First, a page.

Miller & Shellabarger are a 2009 recipient of the Peter S. Reed Foundation Grant, 2008 recipient of an Artadia Award, and a 2007 recipient of a Louis Comfort Tiffany Foundation award. Their work is in the collections of the Nerman Museum of Contemporary Art and the National Gallery of Canada in Ontario. In 2010 they showed a major selection of work at the Institute of Contemporary Art, Portland, Maine, participated in the Time-Based Arts (TBA) festival in Portland, Oregon and will have a solo exhibition in 2011 at the Illinois State University Galleries in Normal, Illinois. Their work has been written about in Artforum.com, Art & Auction, Frieze, Artnet, The Art Newspaper, Flash Art, TimeOut Chicago, and the Chicago Sun-Times. Dutes Miller and Stan Shellabarger also maintain separate artistic practices. They live and work in Chicago
Takashi Murakami at the ChÃ¢teau de Versailles
Takashi Murakami’s new exhibit in Versailles has recently opened (closes December 12th if you are of the jet set type) and from what I have heard and seen it is a show not to be missed if for no other reason then it’s striking contrast andÂ humorousÂ seemingly paradoxicalÂ existence. read more here
InauguralÂ Art Loop Open Competition Begins
From October 15-29, Art Loop Openâ€”Chicagoâ€™s new art competition (presented by the Chicago LoopÂ Alliance)â€”will transform ten venues throughout Chicagoâ€™s Loop into interactive public art exhibits (200 artists in total) having the public voting on the winner with 1stÂ receivingÂ $25,000 2nd: $15,000 & 3rd: $10,000. It looks to be a fun and smart program to engage the general public (which I still think we could do oh so much more in terms of) but sadly haven’t given it much promotion due to not knowing exactly how to aproach it. I will be looking forward to seeing how it plays out and more so to year two.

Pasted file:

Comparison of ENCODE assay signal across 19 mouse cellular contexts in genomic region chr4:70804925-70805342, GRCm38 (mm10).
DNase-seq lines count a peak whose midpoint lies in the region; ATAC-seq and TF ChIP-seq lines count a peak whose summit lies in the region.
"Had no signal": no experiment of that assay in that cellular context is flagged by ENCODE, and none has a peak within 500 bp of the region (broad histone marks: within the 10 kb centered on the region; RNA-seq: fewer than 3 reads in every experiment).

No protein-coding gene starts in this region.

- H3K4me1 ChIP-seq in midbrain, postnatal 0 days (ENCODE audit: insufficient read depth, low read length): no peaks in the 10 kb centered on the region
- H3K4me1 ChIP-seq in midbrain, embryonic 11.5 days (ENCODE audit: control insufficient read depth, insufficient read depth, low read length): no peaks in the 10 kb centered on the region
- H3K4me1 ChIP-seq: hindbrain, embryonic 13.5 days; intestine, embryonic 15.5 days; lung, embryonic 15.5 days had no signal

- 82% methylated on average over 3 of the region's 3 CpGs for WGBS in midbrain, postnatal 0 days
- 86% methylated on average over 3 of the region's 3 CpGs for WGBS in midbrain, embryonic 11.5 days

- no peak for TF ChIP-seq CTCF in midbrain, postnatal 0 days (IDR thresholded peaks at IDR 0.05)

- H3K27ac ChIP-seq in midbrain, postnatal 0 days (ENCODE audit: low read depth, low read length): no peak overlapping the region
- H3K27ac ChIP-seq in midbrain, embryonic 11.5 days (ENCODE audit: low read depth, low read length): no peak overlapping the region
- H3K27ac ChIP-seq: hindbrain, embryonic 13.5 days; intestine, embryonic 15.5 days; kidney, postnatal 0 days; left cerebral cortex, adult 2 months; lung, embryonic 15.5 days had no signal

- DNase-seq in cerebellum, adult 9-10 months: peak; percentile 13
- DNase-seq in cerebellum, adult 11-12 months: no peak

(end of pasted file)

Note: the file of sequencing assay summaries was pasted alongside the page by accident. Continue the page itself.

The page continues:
From what i canÂ gleamÂ the jury process was pretty solid and most of the artists involved I have either seen, worked with, known or interviewed so I wish them all good luck and more so remind them to forget the prizes this is a greatÂ opportunityÂ to rewrite the image of the Chicago artist with the general public so in short “don’t be obtuse, rude, impatient or a douche” also Check out Tom Burtonwood and Pamela M Johnson’s work here & here respectively. Read more here
Banksy does the TitleÂ SequenceÂ to the Simpsons
Interesting Video on How Printing Ink is Made
Having been a child in the heyday of Mister Rogers’Â Neighborhood I grew up with a love of lilting jazz music & seeing how everyday items are made (plus hand puppets but thats private) so it’s interesting to watch just how what I spend most of my money & art career touching plus half of my business career fighting with is made. watch it here
Race & Ethnicity Mapped By Block
As a footer for this week there is a visual map done by Bill Rankin using dots to show the more subtle changes across neighborhoods in ChicagoÂ using block-specific US Census data.Â Called a “taxonomy of transitions” it is quite interesting both visually and mentally but then again I am a data & logistics wonk so might just be me.Â read more here or even read about music preferences on Last.fm by gender here if you are so brave.